Mountain Lions Recently Seen in Iowa — What to do if You Run Into One
There have been several mountain lion sightings in Iowa over the last few months -- one as recent as a week ago.
As reported by APNews, deer hunters found one dead with a broken snare around its neck near Montezuma, in Poweshiek County. The Iowa Department of Natural Resources said the nearly 120-pound cat was reported to them. But technically, it's not required to share that information in the state of Iowa.
This is what department wildlife biologist Vince Evelsizer told the Des Moines Register:
It is not required that (mountain) lions be reported to the Iowa DNR. However, we really appreciate it when they are. It helps us all in monitoring their whereabouts and learning more about them.
He added that the DNR will conduct tests on the carcass to try to get more information on the mountain lion’s background.
Another confirmed sighting happened in October this year, just north of Des Moines. It was caught on a security cam by Nancy Wagner Dowart, which she shared with several media outlets.
See for yourself:
Confirmed sightings are incredibly rare in the Hawkeye State and Iowa doesn't have a resident lion population.
Mountain lions have no legal wildlife status in Iowa. That means that they can be taken and possessed by anyone at anytime as long as legal methods and means are used to take the animal. Mountain lions and black bears are not listed in the Iowa Code as designated wildlife species, because they were extirpated before fish and game legislation became prominent.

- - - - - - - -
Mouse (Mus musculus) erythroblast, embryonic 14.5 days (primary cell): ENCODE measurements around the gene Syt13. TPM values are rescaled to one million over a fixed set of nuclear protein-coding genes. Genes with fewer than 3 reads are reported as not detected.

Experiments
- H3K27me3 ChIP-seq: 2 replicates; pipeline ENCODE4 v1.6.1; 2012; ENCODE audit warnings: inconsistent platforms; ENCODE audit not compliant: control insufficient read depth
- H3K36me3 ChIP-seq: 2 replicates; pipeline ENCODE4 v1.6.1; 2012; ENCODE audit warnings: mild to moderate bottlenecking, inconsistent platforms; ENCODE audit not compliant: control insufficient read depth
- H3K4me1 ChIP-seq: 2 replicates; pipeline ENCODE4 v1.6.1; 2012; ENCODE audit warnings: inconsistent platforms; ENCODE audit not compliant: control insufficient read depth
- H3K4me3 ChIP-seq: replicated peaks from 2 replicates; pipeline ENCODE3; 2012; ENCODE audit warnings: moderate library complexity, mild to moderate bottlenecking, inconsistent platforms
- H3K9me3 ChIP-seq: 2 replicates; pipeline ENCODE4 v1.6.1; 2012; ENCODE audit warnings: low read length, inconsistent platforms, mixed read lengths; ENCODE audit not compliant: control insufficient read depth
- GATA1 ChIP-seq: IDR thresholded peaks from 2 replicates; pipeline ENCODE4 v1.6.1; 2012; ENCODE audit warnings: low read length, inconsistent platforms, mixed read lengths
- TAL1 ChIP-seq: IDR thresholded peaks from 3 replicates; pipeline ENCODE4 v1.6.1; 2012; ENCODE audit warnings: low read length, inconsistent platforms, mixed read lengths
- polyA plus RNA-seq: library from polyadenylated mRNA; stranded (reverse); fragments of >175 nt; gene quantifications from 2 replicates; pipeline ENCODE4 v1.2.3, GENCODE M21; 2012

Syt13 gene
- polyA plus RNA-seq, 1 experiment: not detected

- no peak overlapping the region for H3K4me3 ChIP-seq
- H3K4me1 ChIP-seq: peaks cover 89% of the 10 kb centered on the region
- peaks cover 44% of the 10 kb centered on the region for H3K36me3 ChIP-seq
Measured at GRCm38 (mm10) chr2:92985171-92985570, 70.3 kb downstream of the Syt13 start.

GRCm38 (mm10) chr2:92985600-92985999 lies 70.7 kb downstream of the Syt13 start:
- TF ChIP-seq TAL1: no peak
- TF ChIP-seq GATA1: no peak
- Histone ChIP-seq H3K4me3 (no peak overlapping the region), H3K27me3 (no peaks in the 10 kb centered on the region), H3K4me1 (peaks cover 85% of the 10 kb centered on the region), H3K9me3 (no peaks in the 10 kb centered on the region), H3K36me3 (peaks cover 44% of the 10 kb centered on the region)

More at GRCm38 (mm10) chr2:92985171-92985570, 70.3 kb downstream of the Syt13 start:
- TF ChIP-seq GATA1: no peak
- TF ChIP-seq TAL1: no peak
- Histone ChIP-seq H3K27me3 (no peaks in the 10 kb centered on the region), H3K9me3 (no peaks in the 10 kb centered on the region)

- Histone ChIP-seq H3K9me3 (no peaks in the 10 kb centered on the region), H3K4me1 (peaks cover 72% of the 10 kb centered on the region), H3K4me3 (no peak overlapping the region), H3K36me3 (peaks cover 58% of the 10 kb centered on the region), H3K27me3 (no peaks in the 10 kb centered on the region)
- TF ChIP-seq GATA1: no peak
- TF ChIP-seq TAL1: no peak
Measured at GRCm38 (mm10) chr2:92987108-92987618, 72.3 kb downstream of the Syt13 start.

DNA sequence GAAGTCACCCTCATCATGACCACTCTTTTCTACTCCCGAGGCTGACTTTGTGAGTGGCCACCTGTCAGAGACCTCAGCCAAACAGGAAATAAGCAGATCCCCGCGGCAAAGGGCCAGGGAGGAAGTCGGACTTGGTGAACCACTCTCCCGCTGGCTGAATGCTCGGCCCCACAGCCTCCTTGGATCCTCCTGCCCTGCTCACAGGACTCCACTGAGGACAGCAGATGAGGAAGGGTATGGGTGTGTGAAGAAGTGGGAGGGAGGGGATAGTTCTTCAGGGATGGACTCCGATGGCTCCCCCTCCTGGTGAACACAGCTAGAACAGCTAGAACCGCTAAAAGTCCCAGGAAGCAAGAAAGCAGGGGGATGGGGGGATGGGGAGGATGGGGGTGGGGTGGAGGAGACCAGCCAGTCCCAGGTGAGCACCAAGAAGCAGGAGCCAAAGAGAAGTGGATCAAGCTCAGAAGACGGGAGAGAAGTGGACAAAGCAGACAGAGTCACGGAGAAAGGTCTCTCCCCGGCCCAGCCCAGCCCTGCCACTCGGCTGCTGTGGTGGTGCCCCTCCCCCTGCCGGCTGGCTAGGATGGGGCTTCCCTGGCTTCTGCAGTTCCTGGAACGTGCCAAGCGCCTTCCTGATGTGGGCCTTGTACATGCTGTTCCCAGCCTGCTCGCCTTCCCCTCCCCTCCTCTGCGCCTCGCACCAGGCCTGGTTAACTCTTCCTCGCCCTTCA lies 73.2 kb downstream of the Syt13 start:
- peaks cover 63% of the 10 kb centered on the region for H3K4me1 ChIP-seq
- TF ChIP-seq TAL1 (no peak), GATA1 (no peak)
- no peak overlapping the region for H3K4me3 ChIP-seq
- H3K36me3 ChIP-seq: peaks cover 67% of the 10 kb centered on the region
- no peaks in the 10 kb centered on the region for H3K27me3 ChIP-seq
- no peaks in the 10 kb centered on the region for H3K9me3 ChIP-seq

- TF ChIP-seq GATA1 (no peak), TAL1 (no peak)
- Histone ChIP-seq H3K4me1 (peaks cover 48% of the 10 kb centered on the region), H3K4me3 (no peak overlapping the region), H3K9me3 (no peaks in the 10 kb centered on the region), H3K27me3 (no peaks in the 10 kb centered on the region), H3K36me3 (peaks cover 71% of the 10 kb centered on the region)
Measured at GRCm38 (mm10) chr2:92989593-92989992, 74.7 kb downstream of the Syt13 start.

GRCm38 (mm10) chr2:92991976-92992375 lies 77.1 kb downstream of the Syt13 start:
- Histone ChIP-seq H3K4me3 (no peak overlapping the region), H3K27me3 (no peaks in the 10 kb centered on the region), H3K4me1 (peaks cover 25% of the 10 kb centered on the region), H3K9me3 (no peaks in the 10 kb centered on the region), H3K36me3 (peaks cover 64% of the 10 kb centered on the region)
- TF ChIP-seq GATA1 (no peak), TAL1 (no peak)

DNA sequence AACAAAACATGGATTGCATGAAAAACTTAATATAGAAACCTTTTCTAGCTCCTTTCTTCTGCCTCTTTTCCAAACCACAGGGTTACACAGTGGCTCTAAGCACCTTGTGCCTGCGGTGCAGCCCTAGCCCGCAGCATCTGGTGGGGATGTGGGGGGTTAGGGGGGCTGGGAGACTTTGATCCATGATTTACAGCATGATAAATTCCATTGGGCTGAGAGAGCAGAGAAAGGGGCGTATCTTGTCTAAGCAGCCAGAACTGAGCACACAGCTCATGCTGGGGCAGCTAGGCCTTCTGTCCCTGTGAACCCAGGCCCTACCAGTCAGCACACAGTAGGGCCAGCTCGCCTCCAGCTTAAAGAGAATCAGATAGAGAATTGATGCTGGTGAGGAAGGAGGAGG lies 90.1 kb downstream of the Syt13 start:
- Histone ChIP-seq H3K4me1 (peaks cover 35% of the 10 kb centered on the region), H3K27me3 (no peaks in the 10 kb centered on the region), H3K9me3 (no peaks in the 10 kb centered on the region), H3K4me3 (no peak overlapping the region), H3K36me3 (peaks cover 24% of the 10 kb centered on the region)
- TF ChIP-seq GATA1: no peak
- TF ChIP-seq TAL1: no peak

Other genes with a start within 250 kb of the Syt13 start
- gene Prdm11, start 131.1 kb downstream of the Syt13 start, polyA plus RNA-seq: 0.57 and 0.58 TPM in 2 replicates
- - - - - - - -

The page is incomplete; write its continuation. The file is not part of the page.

In the western states, where mountain lions have been present since settlement, between 85% and 95% are considered mistaken identity. In Iowa, it is likely that over 95% of the reports are mistaken identity.
In the last 150 years, just 19 human fatalities have been reported with cougar encounters. None of which have happened in Iowa. Typically, when mountain lions are aware of human presence, they quickly vacate the area.
However, the sightings do happen, and it's best to be prepared just in case.
The government agency recommends the following:
1) DON’T RUN! Running will stimulate certain animals to chase you (like a dog that wants to bite you, especially if you run).
2) Stand tall, look big, puff up, and lift your coat over your shoulders.
3) Take control of the situation. Scream loudly, throw objects.
4) Gather children in close and slowly back away keeping your eye on the animal.
5) If attacked, fight back vigorously with sharp objects and poke the eyes of the animal.